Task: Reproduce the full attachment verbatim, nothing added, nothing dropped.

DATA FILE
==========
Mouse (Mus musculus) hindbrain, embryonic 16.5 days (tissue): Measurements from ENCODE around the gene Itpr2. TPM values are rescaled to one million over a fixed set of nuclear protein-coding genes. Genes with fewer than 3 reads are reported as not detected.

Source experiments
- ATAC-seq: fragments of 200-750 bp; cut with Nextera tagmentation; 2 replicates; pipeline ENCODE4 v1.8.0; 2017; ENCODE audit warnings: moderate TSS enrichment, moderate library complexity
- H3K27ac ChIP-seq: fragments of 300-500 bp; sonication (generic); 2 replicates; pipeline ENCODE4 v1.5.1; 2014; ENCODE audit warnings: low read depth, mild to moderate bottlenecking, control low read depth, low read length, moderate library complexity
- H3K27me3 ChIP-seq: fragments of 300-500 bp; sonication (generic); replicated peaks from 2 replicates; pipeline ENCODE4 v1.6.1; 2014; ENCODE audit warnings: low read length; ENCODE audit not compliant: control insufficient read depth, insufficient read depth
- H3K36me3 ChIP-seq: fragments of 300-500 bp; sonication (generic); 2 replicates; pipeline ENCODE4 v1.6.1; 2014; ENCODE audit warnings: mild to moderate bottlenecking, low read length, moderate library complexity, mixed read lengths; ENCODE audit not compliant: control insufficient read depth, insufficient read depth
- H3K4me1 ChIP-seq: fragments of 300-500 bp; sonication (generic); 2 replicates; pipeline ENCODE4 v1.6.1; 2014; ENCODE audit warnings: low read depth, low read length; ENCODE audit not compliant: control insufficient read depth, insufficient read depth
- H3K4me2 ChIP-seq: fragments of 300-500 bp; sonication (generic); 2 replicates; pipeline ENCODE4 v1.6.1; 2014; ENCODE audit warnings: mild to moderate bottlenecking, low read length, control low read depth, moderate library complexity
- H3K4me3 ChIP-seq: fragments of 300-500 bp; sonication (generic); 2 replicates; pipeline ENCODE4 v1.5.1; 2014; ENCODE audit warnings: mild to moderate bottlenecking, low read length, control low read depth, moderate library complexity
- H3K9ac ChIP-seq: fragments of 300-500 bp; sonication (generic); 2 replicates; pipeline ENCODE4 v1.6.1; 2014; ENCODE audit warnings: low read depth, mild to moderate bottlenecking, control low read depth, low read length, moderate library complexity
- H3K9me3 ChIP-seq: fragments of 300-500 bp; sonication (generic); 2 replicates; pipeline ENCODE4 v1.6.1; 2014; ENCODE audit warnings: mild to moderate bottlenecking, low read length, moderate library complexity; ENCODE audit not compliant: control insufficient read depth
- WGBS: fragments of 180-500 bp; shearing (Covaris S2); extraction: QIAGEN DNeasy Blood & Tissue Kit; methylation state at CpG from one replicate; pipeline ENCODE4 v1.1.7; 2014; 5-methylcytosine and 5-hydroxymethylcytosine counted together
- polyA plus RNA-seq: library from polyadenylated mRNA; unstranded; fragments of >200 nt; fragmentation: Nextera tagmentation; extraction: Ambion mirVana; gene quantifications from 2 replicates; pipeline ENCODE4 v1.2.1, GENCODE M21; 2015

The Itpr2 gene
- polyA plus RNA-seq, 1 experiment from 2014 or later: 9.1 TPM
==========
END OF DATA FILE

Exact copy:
Mouse (Mus musculus) hindbrain, embryonic 16.5 days (tissue): Measurements from ENCODE around the gene Itpr2. TPM values are rescaled to one million over a fixed set of nuclear protein-coding genes. Genes with fewer than 3 reads are reported as not detected.

Source experiments
- ATAC-seq: fragments of 200-750 bp; cut with Nextera tagmentation; 2 replicates; pipeline ENCODE4 v1.8.0; 2017; ENCODE audit warnings: moderate TSS enrichment, moderate library complexity
- H3K27ac ChIP-seq: fragments of 300-500 bp; sonication (generic); 2 replicates; pipeline ENCODE4 v1.5.1; 2014; ENCODE audit warnings: low read depth, mild to moderate bottlenecking, control low read depth, low read length, moderate library complexity
- H3K27me3 ChIP-seq: fragments of 300-500 bp; sonication (generic); replicated peaks from 2 replicates; pipeline ENCODE4 v1.6.1; 2014; ENCODE audit warnings: low read length; ENCODE audit not compliant: control insufficient read depth, insufficient read depth
- H3K36me3 ChIP-seq: fragments of 300-500 bp; sonication (generic); 2 replicates; pipeline ENCODE4 v1.6.1; 2014; ENCODE audit warnings: mild to moderate bottlenecking, low read length, moderate library complexity, mixed read lengths; ENCODE audit not compliant: control insufficient read depth, insufficient read depth
- H3K4me1 ChIP-seq: fragments of 300-500 bp; sonication (generic); 2 replicates; pipeline ENCODE4 v1.6.1; 2014; ENCODE audit warnings: low read depth, low read length; ENCODE audit not compliant: control insufficient read depth, insufficient read depth
- H3K4me2 ChIP-seq: fragments of 300-500 bp; sonication (generic); 2 replicates; pipeline ENCODE4 v1.6.1; 2014; ENCODE audit warnings: mild to moderate bottlenecking, low read length, control low read depth, moderate library complexity
- H3K4me3 ChIP-seq: fragments of 300-500 bp; sonication (generic); 2 replicates; pipeline ENCODE4 v1.5.1; 2014; ENCODE audit warnings: mild to moderate bottlenecking, low read length, control low read depth, moderate library complexity
- H3K9ac ChIP-seq: fragments of 300-500 bp; sonication (generic); 2 replicates; pipeline ENCODE4 v1.6.1; 2014; ENCODE audit warnings: low read depth, mild to moderate bottlenecking, control low read depth, low read length, moderate library complexity
- H3K9me3 ChIP-seq: fragments of 300-500 bp; sonication (generic); 2 replicates; pipeline ENCODE4 v1.6.1; 2014; ENCODE audit warnings: mild to moderate bottlenecking, low read length, moderate library complexity; ENCODE audit not compliant: control insufficient read depth
- WGBS: fragments of 180-500 bp; shearing (Covaris S2); extraction: QIAGEN DNeasy Blood & Tissue Kit; methylation state at CpG from one replicate; pipeline ENCODE4 v1.1.7; 2014; 5-methylcytosine and 5-hydroxymethylcytosine counted together
- polyA plus RNA-seq: library from polyadenylated mRNA; unstranded; fragments of >200 nt; fragmentation: Nextera tagmentation; extraction: Ambion mirVana; gene quantifications from 2 replicates; pipeline ENCODE4 v1.2.1, GENCODE M21; 2015

The Itpr2 gene
- polyA plus RNA-seq, 1 experiment from 2014 or later: 9.1 TPM